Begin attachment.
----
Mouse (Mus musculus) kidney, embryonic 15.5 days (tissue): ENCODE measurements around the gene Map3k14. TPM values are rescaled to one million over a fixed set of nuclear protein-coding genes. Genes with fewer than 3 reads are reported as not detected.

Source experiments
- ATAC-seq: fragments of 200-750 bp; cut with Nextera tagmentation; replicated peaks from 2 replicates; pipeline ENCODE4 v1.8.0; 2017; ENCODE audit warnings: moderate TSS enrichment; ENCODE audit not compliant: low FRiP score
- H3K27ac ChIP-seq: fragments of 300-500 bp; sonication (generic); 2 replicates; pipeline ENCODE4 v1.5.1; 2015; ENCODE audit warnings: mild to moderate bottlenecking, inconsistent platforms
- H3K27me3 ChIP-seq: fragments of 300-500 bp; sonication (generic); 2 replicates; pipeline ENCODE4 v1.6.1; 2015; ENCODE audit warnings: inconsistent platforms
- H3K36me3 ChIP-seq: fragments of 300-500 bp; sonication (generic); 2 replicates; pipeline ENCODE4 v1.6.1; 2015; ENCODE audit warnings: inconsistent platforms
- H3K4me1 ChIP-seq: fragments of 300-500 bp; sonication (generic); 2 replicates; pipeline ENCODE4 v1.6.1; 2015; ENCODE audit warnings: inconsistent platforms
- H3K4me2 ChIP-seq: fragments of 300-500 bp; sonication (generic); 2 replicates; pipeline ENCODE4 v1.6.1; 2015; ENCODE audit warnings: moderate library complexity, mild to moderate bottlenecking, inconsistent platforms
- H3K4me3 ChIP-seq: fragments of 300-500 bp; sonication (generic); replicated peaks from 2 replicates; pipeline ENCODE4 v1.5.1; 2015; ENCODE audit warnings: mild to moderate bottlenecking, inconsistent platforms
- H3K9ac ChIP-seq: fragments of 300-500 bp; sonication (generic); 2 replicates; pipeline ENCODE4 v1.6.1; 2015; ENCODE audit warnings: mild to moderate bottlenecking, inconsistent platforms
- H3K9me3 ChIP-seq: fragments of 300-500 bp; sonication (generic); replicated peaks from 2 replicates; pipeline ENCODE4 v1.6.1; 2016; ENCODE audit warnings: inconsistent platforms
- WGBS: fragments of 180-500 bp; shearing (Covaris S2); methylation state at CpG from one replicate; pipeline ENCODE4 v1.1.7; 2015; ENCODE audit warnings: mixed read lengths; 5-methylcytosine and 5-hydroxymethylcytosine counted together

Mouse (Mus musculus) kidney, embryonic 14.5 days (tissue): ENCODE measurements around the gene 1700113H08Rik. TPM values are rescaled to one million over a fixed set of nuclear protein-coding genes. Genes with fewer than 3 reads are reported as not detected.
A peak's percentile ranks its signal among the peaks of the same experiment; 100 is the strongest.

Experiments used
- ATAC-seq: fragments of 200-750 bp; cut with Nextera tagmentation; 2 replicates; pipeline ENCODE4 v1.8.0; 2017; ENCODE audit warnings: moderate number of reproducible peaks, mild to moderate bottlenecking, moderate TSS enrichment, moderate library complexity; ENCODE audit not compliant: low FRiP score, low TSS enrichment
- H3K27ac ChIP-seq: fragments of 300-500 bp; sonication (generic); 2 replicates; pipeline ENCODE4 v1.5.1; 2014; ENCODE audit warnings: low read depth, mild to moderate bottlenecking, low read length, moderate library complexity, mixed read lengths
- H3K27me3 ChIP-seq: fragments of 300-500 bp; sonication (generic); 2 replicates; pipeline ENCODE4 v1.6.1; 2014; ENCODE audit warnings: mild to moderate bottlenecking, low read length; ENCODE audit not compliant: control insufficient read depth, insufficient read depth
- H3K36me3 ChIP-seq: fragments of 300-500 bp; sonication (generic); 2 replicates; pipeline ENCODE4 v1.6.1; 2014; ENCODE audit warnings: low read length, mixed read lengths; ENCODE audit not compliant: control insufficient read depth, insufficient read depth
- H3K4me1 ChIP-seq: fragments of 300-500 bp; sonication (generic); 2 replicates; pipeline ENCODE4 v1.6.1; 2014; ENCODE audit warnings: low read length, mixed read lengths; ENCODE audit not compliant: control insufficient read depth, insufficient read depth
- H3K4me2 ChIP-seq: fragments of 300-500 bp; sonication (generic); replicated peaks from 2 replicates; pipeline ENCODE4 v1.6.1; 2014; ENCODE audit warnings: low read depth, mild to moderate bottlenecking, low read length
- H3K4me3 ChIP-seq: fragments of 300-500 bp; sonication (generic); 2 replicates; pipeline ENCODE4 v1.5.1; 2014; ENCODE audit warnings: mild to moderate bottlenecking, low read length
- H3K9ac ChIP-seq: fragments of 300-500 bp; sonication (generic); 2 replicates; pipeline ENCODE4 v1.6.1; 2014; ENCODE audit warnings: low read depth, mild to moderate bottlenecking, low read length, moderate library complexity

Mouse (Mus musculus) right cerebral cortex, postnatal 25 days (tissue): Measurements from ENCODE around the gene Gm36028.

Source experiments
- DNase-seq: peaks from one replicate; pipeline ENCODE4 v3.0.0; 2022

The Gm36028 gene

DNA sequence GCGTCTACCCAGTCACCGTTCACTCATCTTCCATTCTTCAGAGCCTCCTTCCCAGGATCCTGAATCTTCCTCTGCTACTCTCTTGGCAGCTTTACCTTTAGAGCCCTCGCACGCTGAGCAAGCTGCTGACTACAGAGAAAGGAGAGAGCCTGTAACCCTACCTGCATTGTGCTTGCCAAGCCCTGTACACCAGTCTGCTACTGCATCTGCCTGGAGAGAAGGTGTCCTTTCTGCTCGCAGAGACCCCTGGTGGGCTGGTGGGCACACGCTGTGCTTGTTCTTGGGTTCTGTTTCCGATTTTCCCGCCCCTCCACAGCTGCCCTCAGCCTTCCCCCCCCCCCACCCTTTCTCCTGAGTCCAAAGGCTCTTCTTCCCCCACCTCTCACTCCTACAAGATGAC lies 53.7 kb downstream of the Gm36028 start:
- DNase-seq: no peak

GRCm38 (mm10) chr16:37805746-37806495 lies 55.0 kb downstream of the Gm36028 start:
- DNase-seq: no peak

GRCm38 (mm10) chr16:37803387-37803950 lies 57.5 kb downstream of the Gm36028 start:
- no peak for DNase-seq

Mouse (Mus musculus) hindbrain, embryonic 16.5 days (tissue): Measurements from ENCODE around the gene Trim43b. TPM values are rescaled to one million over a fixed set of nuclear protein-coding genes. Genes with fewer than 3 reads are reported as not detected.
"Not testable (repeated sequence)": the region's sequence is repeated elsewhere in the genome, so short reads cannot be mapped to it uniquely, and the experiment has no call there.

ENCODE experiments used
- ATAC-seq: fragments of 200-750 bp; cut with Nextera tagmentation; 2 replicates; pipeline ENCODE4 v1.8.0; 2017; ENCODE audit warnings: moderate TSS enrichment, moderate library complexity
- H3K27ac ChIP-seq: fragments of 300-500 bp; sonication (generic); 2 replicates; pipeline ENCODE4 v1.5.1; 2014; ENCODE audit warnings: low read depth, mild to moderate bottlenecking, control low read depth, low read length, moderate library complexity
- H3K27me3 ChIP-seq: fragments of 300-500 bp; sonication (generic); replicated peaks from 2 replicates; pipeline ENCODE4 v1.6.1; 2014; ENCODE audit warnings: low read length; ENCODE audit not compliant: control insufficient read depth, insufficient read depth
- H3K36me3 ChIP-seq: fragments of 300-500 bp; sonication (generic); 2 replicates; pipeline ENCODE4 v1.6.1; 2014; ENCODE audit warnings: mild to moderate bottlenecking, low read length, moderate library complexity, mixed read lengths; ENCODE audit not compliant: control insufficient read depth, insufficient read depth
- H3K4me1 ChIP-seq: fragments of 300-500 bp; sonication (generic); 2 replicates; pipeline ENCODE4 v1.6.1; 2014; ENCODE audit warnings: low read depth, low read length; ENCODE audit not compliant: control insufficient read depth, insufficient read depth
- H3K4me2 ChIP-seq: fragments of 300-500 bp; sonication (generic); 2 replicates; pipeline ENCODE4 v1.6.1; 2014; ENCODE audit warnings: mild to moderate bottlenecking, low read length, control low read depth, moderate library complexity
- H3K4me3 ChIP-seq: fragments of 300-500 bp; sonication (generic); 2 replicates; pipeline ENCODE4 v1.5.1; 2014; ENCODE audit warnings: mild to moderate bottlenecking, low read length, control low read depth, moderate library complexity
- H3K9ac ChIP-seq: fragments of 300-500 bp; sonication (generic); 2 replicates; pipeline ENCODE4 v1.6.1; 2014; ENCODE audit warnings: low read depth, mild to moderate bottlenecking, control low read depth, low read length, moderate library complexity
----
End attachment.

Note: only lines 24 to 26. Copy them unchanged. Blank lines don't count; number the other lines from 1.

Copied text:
Mouse (Mus musculus) right cerebral cortex, postnatal 25 days (tissue): Measurements from ENCODE around the gene Gm36028.

Source experiments
- DNase-seq: peaks from one replicate; pipeline ENCODE4 v3.0.0; 2022